I’ve been working in digital design for the past 14 years and as such I’ve seen plenty of industry changes — because, well, the industry is continually changing!
The way we think about content in particular has changed massively, particularly in the last few years.
Content management systems shifted the goal posts
Back when I first started and the industry was still developing, ‘web designers’ had to Design, UX and Code the front end. Coming from a graphics degree background, learning to build websites in CSS was very challenging but ultimately manageable when we were dealing with a five-page brochure website.
As the industry evolved and matured, though, sites became bigger and more complex and generally driven by a CMS — so the ‘designer does all’ approach was no longer practical.
The introduction of the CMS enabled content to be owned by the client. This combined with limited budgets and tight timescales meant designers began to focus primarily on the look and feel of the ‘chrome’ of the site and not on the content. We used placeholder copy and images to fill out the site, and designed pages in a kind of ‘ideal world’ scenario without really considering what the actual content would be.
Basically, we designed a fancy framework and handed it over empty, leaving the decisions around what content to populate the site with entirely to the client, almost as an afterthought.
This often left us with websites that looked empty because the client didn’t have enough copy to fill them or poor quality because they couldn’t source big enough images. It opened up a whole world of pain for the user and the client, plus the designer was left feeling disappointed with the end result.
Looking back now, I realise that this was a disastrous way to do things; we forgot that the role of the website is to communicate the brand message and that this is mainly done through content. Yes, the experience, UX and interaction all add to the brand perception but if the content is failing then your website simply won’t work.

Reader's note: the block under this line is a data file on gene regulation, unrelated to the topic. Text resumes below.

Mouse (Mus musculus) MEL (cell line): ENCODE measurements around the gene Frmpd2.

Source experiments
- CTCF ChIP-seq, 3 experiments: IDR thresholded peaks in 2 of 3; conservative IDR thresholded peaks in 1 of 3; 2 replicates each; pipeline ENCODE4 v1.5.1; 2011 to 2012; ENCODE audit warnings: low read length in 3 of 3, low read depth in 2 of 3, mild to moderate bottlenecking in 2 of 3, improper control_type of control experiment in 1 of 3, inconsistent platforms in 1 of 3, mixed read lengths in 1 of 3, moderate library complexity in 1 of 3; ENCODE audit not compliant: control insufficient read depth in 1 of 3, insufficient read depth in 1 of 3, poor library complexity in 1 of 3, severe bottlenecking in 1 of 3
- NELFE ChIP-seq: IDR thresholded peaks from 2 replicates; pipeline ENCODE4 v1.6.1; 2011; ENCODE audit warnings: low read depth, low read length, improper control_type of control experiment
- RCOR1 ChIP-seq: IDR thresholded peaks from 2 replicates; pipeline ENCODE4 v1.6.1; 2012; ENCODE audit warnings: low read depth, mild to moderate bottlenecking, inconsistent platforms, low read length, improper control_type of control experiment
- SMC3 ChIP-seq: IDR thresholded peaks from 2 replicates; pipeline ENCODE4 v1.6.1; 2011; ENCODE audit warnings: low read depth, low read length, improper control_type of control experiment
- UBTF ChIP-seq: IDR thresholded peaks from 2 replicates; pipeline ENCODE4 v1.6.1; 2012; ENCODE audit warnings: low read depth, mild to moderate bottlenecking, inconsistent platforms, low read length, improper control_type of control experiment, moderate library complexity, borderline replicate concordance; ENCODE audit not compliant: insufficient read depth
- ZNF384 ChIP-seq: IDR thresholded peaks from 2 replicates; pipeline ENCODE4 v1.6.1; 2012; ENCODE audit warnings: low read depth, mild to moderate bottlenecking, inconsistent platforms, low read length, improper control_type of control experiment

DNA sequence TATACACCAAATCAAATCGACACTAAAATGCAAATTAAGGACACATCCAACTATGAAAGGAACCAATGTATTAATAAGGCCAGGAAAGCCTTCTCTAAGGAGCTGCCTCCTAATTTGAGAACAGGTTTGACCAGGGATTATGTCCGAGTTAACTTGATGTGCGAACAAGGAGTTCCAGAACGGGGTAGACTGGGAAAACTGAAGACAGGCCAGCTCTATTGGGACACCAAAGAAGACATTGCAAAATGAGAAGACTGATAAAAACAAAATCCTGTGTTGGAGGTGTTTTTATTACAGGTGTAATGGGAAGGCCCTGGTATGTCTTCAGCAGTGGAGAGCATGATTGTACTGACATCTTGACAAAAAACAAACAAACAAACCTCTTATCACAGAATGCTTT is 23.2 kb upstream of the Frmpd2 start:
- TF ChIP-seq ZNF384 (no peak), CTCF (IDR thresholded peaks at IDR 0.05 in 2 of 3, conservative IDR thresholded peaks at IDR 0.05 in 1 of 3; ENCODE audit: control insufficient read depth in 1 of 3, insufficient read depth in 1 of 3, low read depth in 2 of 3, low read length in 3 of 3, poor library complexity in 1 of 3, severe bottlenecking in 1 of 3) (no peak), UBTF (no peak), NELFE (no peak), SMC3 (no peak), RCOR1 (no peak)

Responsive design has to be ‘content first’
With the wealth of different devices that people are using to browse the web now growing by the day, responsive design really needs to be thought of as responsive content. Somewhere along the responsive journey the ‘chrome’ of the site had to take a step back and content became the focus.
There are two key factors we now need to consider when we talk about content first.
1. When designing for a small screen experience, you need the content up front so that you can design the framework around the content (and not the other way around). We shouldn’t just guess at a component layout and hope it works when the content is eventually added. The design needs to handle the demands of the actual text requirement, such as headline lengths. We’ve recently been working on a high-profile project with a ‘content first’ approach, which has enabled the designers to answer and solve difficult problems early on. We can ensure the content is being presented right for the small screen and enhance when we need to. This results in a far better user experience for the user.
2. We shouldn’t just be handing over a fancy-looking ‘chrome’ anymore; we should be guiding and advising the client on the correct content in the form of showing them complete designs and prototypes with content, and support this with a content plan. We need to lead by example and show the client what excellent content looks like on a page.
Content is the future
Increasingly, clients are asking for style guides and templates that can handle any eventually. It’s simply not cost effective to design every page on a 300-page website; as brand sites become more homogenous or streamlined, we need to keep finding ways to stand out in the crowd.
For me, that difference will be exploring new ways to deliver content to suit the many screen sizes and being more creative in communicating the brand message.